Secretary Shalala has also redefined the role of HHS secretary, partnering with businesses and other private sector organizations to extend the department's public health and education missions.
Three years ago, Secretary Shalala again broke new ground by commissioning the first Surgeon General's Report on Oral Health. Dedicated to oral, dental, and craniofacial diseases, conditions, and health, the report is expected to be an enduring resource for the general public, health professionals, social service professionals, educators, researchers, and policymakers. The goal of the report is "to define, describe, and evaluate the interaction between oral health and general health and well-being (quality of life) throughout the life span, in the context of changes in society." The report is expected to make recommendations about how all Americans in the 21st century can live healthier lives through preventive dental care.
Last year, Secretary Shalala delivered the keynote address at NYUCD's graduation ceremony at Carnegie Hall, taking the occasion to applaud NYUCD for providing leadership in dental education and community care, including spearheading a regional oral cancer screening initiative. Said Shalala, "The screenings should serve as a long overdue wake-up call about the dangers of oral cancer. Lives will be saved because of the NYU College of Dentistry's extraordinary effort."
Secretary Shalala appearing in a "Milk Mustache" advertisement to help promote the drinking of milk in osteoporosis prevention.
Diana also became involved in NYUCD's international outreach initiative in the Dominican Republic and served as a principal investigator on a project sponsored by the NYU Minority Oral Health Research Center. She published a number of papers and contributed a chapter in a textbook on understanding the role of cultural diversity in oral health. With all these activities, she still found time to serve as president of the Hispanic Dental Association (HDA), where she worked to recruit Hispanics into the oral health professions; developed a national outreach campaign, which provided oral health screenings to Hispanic communities across the United States; and served as an HDA spokesperson for improving the oral health of Hispanics.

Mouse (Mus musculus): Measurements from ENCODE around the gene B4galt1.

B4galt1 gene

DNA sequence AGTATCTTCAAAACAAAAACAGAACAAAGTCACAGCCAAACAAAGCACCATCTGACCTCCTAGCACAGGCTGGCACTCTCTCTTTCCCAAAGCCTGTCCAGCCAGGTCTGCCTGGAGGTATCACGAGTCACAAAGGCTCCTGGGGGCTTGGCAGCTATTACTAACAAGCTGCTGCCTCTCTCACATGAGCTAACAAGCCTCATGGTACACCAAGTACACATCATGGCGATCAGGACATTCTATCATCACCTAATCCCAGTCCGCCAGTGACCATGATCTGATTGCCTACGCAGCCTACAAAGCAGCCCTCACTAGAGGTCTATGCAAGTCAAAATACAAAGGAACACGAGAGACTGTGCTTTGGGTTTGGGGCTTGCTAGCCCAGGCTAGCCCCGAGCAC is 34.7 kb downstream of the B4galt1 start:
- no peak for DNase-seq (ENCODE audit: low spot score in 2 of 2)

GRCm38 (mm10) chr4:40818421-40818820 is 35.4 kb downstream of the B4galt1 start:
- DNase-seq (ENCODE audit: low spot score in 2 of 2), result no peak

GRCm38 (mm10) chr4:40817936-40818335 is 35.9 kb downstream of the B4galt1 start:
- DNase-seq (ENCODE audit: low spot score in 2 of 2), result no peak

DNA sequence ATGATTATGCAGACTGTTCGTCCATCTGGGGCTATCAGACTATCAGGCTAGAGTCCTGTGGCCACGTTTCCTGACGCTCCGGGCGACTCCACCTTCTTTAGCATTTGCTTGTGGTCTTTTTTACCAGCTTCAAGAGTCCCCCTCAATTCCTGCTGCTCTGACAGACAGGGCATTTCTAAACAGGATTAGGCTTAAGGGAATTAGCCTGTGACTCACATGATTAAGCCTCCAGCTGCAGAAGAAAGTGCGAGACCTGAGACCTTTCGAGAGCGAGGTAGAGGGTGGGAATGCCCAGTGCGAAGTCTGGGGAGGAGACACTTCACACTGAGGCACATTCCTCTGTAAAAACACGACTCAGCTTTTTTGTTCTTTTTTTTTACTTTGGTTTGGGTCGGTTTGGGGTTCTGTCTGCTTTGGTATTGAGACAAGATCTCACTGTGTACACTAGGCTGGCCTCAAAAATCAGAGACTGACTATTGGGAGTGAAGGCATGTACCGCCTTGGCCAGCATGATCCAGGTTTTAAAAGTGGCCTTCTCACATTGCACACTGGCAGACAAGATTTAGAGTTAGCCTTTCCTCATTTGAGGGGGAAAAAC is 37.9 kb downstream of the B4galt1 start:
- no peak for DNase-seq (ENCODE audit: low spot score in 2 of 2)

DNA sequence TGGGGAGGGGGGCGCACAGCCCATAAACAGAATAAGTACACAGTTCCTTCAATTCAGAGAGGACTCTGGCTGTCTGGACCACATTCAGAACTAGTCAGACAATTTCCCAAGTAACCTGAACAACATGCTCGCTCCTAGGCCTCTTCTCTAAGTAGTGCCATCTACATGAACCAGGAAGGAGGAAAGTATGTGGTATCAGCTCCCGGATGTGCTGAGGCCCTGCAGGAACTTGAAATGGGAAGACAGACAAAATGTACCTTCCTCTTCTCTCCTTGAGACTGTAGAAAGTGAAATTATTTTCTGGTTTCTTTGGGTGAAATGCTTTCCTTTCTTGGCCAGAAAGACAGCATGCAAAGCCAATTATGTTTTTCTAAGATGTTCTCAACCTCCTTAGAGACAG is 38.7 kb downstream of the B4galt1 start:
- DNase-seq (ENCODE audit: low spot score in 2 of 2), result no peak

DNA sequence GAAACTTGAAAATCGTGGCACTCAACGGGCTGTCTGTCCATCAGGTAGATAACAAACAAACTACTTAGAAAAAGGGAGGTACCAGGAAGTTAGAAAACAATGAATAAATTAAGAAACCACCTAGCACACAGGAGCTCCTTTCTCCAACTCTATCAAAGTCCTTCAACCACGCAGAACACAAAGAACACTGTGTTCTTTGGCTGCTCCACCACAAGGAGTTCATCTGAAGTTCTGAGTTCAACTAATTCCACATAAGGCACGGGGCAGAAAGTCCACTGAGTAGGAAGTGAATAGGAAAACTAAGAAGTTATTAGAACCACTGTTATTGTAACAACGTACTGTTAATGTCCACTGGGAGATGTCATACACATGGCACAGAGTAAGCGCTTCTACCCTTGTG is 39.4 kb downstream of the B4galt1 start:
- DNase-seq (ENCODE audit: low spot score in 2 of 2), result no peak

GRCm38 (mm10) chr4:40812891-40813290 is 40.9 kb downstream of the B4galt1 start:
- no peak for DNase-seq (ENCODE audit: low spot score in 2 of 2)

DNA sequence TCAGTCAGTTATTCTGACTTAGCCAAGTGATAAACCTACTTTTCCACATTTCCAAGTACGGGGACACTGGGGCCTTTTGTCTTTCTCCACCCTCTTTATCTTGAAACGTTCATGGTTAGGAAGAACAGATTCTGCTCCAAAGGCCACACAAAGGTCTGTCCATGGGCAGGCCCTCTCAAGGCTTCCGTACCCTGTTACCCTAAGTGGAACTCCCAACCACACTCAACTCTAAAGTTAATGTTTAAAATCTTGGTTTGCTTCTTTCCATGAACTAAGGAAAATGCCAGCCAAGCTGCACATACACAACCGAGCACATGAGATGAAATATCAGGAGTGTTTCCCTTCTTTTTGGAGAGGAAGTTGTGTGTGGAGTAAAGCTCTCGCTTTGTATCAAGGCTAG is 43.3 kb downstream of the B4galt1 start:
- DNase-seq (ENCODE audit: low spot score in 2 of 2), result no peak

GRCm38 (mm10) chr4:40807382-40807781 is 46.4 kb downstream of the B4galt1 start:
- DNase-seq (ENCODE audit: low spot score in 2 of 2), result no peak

Then, at age 38, Diana took the next step and applied for admission to the D.D.S. program at NYU. Today she is completing her second year as an NYU dental student on full academic scholarship.
Diana considers her oral health career a "calling," and she attributes her ability to proceed up the dental education ladder to her good fortune in having wonderful female mentors. "Never underestimate the power of a mentor" she says. But her mentors would probably say, "Never underestimate the power of Diana Galvis."
At age 38, Diana applied for admission to the D.D.S. program at NYU
A key mission of the NIDCR is to develop international networks to foster research collaboration and training worldwide so that countries will have opportunities to work together and benefit from one another's experiences in health promotion and disease prevention. At the same time, the NIDCR serves as a direct contributor to global health by providing research funding and training and by acting as a catalyst with others to address common risk factors, such as tobacco use.
"From my perspective as a public health dentist," says Dr. Kleinman, "the value of collaborative education, research, and service efforts among nations and organizations cannot be overestimated. The global environment provides a wealth of natural variations in geographic, sociodemographic, political, and health and disease states. Collaborative efforts allow us to study different 'models' of health care delivery systems and different approaches to prevention, thereby increasing exponentially our ability to improve global health."
The goal of the OIH is to enhance worldwide collaboration in research, research training, and health promotion by coordinating the NIDCR's international outreach efforts and targets to advance dental, oral, and craniofacial health around the world.